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Old-fashioned, conservative and at times humorous family drama convinces by the sheer strength of the three stars' performances.
Shoot me for appreciating sentimental melodrama when it works. This is a film that does make a screenplay filled with clichés and unremarkable direction work due to the superb performances from the two leads. Watching Henry Fonda, one of my favorite actors, and Katharine Hepburn, another undisputed Hollywood legend, play a sweet old married couple who understand each other completely is lovely. The film is obviously supposed to impress you with it's high caliber stars and it mostly leans on them to make it through it's running time but the production values are strong and the treatment of the subject matter is tasteful while retaining an air of authenticity.
Retired university professor Norman Thayer, Henry Fonda, has a close, loving relationship with his strong willed wife Ethel, Katharine Hepburn. The two begin to seriously worry about the threat of death as he begins to struggle to remember various details and faces other health problems. With the introduction of their estranged daughter Chelsea, Jane Fonda, who resents her father for not offering her much affection as a child, their lives are thrown into turmoil as she announces that she has a fiancé in Bill Ray, Dabney Coleman. She asks them to take in his son Billy Ray, Doug McKeon, for a month while they travel in Europe and during this month Norman is able to bond with the child. When Chelsea returns she finds her father a changed man but finds that she has issues with his new attachment to her stepson.
The most touching scenes in the film come when the central married couple reaffirm their affections for one another and have truly tender moments. The sight of a man who is so prickly to others appearing measured and calm in the company of his wife, who clearly adores him, warmed my heart. The scenes also produce iconic lines as we get to hear Hepburn tell her beloved "Listen to me, mister. You're my knight in shining armor. Don't you forget it. You're going to get back on that horse, and I'm going to be right behind you, holding on tight, and away we're gonna go, go, go!" in a moment that makes even the most cynical person melt. The reason that these scenes are so emotionally moving is the well written screenplay that seems to know what the benefits of a longtime relationship are and the impressive chemistry between Fonda and Hepburn.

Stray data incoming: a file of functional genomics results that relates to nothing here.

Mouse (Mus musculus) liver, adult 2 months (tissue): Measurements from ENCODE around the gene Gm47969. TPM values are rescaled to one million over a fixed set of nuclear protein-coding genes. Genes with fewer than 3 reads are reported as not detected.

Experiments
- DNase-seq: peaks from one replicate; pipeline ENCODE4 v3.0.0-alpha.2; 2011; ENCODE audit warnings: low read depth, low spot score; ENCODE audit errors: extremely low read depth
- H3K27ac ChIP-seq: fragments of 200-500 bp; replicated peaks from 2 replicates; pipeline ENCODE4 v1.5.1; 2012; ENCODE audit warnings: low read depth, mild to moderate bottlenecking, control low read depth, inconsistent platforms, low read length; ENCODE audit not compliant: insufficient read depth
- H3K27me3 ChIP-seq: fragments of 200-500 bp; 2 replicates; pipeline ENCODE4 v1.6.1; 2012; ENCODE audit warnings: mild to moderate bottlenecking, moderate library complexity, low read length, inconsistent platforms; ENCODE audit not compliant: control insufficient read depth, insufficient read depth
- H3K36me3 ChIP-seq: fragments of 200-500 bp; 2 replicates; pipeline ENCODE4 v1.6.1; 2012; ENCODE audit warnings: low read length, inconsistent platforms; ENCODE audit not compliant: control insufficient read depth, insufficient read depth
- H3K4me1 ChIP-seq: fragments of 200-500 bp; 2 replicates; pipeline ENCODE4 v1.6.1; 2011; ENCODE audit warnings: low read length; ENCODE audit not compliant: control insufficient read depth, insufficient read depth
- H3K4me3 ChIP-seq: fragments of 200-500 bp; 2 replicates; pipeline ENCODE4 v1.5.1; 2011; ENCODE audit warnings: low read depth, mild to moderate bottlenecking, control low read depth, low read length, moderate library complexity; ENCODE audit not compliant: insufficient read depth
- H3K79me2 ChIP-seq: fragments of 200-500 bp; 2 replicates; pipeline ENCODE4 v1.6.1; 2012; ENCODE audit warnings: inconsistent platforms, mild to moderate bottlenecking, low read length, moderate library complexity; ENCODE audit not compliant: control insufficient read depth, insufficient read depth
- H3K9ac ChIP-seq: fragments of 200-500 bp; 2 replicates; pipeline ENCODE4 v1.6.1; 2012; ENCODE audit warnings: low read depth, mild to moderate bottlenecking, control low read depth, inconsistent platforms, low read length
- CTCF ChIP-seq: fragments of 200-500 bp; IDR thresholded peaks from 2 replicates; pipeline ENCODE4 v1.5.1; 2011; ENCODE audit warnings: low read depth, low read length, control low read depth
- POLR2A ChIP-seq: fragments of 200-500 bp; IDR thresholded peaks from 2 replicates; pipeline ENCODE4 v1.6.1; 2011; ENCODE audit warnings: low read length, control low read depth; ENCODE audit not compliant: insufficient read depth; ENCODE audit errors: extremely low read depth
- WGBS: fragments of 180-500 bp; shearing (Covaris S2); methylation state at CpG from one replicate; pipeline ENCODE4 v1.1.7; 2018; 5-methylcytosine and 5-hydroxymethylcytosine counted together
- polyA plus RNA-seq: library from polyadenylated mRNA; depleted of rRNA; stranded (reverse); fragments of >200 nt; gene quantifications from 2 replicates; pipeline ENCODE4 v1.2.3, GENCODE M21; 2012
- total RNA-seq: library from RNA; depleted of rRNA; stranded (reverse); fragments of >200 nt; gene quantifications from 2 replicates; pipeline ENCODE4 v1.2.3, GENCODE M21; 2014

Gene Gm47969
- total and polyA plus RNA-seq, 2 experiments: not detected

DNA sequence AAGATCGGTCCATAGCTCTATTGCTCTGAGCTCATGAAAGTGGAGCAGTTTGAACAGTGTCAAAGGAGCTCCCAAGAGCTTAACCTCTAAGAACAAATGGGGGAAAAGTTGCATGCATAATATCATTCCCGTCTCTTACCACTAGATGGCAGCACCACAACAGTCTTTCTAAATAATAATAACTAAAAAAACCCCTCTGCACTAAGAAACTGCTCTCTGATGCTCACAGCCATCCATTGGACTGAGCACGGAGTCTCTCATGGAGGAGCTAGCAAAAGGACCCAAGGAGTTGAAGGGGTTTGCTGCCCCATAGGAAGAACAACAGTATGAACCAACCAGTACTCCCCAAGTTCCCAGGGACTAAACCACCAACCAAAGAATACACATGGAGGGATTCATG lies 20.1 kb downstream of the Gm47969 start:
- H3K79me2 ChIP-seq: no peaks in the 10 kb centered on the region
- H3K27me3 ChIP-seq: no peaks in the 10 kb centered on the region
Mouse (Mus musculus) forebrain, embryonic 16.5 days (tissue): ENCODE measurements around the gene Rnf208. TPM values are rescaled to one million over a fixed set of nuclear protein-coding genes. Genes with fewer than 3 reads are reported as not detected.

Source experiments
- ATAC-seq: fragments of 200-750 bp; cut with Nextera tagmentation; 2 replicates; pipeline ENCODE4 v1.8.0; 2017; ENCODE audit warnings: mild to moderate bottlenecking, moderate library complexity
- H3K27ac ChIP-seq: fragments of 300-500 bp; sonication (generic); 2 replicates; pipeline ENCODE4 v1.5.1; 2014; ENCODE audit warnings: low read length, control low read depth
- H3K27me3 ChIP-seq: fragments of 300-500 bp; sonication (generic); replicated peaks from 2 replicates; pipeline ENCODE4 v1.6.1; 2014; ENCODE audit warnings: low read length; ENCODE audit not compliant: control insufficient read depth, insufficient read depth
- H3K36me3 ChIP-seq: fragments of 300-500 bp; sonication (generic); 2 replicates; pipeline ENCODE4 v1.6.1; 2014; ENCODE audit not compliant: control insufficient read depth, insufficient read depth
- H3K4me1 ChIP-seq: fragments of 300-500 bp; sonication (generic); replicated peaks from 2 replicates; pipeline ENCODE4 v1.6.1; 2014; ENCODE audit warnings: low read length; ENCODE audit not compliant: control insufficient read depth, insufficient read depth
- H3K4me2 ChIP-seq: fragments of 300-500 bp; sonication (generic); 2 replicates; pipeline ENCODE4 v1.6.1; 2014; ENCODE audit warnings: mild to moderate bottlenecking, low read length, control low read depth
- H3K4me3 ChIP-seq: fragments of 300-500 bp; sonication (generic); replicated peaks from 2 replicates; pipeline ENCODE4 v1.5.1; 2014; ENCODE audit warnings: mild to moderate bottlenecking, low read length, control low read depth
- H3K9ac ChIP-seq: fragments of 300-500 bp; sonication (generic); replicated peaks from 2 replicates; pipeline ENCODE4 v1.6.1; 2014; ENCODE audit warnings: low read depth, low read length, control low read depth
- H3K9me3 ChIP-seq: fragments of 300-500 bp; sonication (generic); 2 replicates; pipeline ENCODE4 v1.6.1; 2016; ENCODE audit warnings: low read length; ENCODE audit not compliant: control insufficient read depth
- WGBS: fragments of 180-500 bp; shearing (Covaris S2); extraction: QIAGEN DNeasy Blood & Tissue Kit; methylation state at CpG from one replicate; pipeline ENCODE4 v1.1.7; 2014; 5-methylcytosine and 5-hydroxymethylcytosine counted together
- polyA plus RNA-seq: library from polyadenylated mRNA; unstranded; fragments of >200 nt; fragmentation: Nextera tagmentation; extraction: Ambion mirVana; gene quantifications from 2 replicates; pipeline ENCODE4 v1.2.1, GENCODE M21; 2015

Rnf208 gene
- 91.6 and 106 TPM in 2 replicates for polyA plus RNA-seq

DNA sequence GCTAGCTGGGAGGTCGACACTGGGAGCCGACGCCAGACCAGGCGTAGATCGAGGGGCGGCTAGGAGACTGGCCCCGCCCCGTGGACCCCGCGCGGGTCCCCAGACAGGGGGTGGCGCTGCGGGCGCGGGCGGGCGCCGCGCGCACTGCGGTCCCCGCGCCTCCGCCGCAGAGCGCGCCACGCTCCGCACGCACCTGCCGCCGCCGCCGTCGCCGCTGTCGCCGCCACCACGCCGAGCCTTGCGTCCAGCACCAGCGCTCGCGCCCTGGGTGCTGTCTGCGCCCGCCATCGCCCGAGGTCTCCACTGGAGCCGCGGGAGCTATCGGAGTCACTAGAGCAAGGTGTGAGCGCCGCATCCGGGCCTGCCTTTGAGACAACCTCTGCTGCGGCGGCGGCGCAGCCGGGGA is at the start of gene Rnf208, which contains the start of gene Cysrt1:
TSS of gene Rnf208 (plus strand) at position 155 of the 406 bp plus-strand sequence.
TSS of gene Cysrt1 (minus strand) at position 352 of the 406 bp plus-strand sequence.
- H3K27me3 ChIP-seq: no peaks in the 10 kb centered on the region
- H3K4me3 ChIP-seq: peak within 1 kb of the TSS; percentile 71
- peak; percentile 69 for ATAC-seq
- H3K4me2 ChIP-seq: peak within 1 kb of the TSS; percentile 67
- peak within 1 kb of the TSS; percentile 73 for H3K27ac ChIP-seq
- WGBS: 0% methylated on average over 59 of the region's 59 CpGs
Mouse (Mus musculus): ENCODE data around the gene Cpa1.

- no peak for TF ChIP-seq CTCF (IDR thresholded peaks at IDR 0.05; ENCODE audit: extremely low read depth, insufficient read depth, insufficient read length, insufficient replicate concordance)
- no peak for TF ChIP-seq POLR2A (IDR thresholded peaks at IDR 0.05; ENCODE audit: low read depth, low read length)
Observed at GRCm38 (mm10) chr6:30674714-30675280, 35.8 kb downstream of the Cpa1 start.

Speaking of the actors both won Academy Awards for their performances and while I don't think they should have won, Meryl Streep in The French Lieutenant's Woman (1981) and Burt Lancaster in Atlantic City (1980) do better work, they are quite lovely in this film. Individually Hepburn manages to craft a character who feels like an older version of her characters from Christopher Strong (1933) and Desk Set (1957) but also something entirely new. We believe the love in her eyes as she watches her husband's familiar behaviors and the warmth with which she approaches the familiar routines of her day as she heads out to pick strawberries and rides speedboats. Fonda is fantastic as the grandfatherly but cold figure as he is able to be completely sympathetic at one moment and oddly menacing the next as he turns cold immediately. We feel such love for these performers but here they prove why they stand out among the pack as even in old age they are utterly sublime on screen.